A provision in the Food Safety Modernization Act, passed today by the House and expected to be signed by President Obama, provides sweeping protections for corporate employees who report any food violations enforced by the FDA.


US to Canada: your meat inspection sorta sucks, only send us the good stuff

Topics: CFIA, Food safety, Listeriosis

Doug Powell – December 21, 2010

The dean of Canadian food and farm reporting, Jim Romahn, has written a powerful piece about the continuing failures in Canadian meat inspection – failures that had to be pointed out by Americans.

More than a year after 21 people died after eating Maple Leaf Foods Inc. products contaminated with Listeria monocytoges, the Canadian Food Inspection Agency was failing to enforce its own standards and there was sloppy follow-up when hazardous conditions were identified.


Kandahar mayor on the money about corruption

Topics: Afghanistan, Corruption

Scott Taylor – December 20, 2010

Last week the mayor of Kandahar, Ghulam Hayder Hamidi, blamed Canadians for adding to the corruption in his city. Noting that Western political leaders have repeatedly warned the Karzai government to clean up its act or face a curtailment of foreign funding, Hamidi stated to Canadian Press reporter Murray Brewster: "Who is doing the corruption? You are doing the corruption."

The exasperated mayor went on to cite instances of Canadian civilian officials wasting money and employing dubious Afghan contractors who have repeatedly swindled them.


Vancouver IMET: Seven-year chronology of policing disaster

Topics: RCMP, White-collar crime

David Baines – December 15, 2010

For the RCMP Integrated Market Enforcement Team in Vancouver, December is the cruelest month of all.

Almost every year since the Vancouver IMET made its debut in December 2003, I have been providing annual progress reports. They have made for grim reading. Here are some excerpts:


Ottawa rejects key Air India inquiry recommendations

Topics: Aviation safety

Tonda MacCharles – December 7, 2010

OTTAWA—In his Calgary law office, Justice John Major tried but failed to make sense of a one-page press release outlining the federal response to his exhaustive Air India report.

"I can't make much out of it," he said frankly in an interview with the Star.The former Supreme Court of Canada judge expressed disappointed bafflement at the announcement the federal Conservative government rejected several key recommendations of his three-year Air India inquiry.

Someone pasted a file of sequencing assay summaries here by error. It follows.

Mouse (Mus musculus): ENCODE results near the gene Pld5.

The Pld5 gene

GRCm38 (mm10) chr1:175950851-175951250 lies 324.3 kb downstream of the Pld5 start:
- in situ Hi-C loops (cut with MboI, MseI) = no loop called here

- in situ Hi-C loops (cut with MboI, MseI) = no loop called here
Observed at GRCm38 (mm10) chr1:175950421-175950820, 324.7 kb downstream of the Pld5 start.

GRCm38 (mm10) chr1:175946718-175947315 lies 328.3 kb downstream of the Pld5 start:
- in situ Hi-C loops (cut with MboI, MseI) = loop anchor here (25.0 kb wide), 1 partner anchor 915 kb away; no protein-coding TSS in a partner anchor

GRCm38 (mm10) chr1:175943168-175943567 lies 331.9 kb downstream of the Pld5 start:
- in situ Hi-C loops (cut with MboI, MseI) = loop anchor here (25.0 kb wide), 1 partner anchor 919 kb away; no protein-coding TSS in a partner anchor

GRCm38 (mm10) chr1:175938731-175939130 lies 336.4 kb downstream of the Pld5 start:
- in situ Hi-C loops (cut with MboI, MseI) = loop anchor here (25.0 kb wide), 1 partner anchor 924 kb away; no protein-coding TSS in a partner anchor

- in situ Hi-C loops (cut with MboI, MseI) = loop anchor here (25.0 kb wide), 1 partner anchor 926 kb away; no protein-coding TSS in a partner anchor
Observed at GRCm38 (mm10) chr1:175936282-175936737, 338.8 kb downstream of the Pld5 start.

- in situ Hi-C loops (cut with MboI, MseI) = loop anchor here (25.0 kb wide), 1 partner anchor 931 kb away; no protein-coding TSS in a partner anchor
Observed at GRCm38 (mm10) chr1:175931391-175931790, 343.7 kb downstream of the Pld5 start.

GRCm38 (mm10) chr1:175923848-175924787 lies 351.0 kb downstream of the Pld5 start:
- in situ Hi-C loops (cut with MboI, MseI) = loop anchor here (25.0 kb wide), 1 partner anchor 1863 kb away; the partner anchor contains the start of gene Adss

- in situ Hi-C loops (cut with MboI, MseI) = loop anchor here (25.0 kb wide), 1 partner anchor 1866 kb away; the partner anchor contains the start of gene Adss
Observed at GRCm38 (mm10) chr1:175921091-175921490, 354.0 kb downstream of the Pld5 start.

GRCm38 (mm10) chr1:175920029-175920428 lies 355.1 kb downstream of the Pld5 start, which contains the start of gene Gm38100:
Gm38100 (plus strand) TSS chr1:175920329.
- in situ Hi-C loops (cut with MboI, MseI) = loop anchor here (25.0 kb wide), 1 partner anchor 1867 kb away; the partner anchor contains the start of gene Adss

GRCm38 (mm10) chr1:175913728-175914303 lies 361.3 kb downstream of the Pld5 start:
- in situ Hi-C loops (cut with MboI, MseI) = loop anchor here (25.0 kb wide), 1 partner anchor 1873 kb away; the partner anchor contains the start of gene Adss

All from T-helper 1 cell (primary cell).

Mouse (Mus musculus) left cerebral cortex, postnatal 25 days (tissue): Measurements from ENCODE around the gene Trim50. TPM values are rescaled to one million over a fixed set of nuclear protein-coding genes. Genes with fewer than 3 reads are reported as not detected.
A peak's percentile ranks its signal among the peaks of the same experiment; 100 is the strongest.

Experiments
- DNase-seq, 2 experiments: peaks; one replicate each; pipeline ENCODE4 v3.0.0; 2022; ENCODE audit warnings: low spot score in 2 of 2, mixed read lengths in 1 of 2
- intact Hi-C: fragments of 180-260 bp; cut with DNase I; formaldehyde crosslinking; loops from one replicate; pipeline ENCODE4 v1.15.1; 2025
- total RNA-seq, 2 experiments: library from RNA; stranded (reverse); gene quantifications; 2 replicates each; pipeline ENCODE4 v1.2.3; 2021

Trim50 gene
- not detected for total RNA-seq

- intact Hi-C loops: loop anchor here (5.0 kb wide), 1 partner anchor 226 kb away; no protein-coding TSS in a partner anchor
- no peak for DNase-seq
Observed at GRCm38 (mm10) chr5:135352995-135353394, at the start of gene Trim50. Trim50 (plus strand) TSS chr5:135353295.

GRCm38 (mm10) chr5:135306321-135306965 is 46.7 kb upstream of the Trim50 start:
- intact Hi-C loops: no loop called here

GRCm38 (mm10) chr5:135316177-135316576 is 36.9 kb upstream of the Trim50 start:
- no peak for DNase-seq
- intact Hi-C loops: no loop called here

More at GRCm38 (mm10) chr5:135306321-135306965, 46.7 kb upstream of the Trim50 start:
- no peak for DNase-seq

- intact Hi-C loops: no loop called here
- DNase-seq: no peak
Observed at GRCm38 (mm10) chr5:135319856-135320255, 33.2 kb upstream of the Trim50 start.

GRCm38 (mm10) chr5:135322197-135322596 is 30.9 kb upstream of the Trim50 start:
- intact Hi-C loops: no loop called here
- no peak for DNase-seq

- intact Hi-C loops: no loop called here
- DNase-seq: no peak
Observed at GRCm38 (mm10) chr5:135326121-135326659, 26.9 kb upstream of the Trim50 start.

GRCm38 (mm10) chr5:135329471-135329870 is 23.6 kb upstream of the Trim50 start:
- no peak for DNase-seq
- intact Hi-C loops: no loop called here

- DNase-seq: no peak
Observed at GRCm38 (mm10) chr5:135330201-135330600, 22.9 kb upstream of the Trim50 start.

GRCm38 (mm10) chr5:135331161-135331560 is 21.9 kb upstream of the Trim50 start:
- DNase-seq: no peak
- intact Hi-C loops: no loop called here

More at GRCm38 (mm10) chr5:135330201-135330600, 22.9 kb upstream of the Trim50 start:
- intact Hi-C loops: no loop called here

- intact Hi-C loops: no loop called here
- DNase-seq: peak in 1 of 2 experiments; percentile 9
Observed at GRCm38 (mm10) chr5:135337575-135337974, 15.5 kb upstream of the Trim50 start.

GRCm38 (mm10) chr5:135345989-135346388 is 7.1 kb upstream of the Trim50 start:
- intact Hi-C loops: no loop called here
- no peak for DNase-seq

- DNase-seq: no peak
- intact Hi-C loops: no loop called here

Heads roll as Ontario Parks attempts cleanup of Maid of the Mist mess

Topics: Bob Gale, Niagara Parks Commission

Frank Parlato – December 7, 2010

Chalk up a victory for justice and the Niagara Falls Reporter -- whose articles on Ontario's Niagara Parks Commission (NPC) and their secret arrangements with James Glynn, longtime owner of the Maid of the Mist -- led to more than the unraveling of his lease.

Last week, four NPC commissioners, including staunch Glynn ally Archie Katzman, were fired by the Ontario Ministry of Tourism. Katzman sat on the board for 40 years. The others were Fred Louws, Italia Gilberti and Ed Werner.


From top to bottom, how corruption infects Russia

Topics: Corruption, Russia

Shaun Walker – December 3, 2010

Everywhere you look in Russia, there are stories of corruption, whether it's a traffic policeman shaking down a motorist for a few pounds, or a businessman complaining that top-ranking government officials demanded millions of pounds in kickbacks or bribes.

So the allegations contained in WikiLeaks' US diplomatic cables originating in Moscow are not that surprising to anyone who knows the country well.


Australian whistleblowing pilot gets his job back

Topics: Australia, Aviation safety, International

December 21, 2010

Jetstar has reinstated a pilot who was sacked last month after raising concerns about the airline's safety. Joe Eakins, 31, criticised Jetstar's cost-cutting measures - including the hiring of overseas cabin staff - saying they were jeopardising the safety of the airline.

Mr Eakins also raised concerns that a new system of promoting pilots could affect safety.


USA: "Strongest team in history to protect whistleblower rights"

Topics: USA

December 15, 2010

GAP's Statement on Selection of Carolyn Lerner as Special Counsel

It is being reported by NPR that Carolyn Lerner has been nominated by President Obama to head the Office of Special Counsel, the federal office charged with investigating whistleblower complaints. A nomination for this crucial position has been needed for some time. GAP released the following statement regarding this development:

"With this choice, the White House completes selection of the strongest team of presidential appointees in history to protect whistleblower rights. Every appointee at the Department of Labor Administrative Review Board for corporate employees, Merit Systems Protection Board for government workers, and now the Special Counsel has a life long record of commitment to transparency and expertise in employment law. President Obama is doing his share to fight fraud, waste and abuse.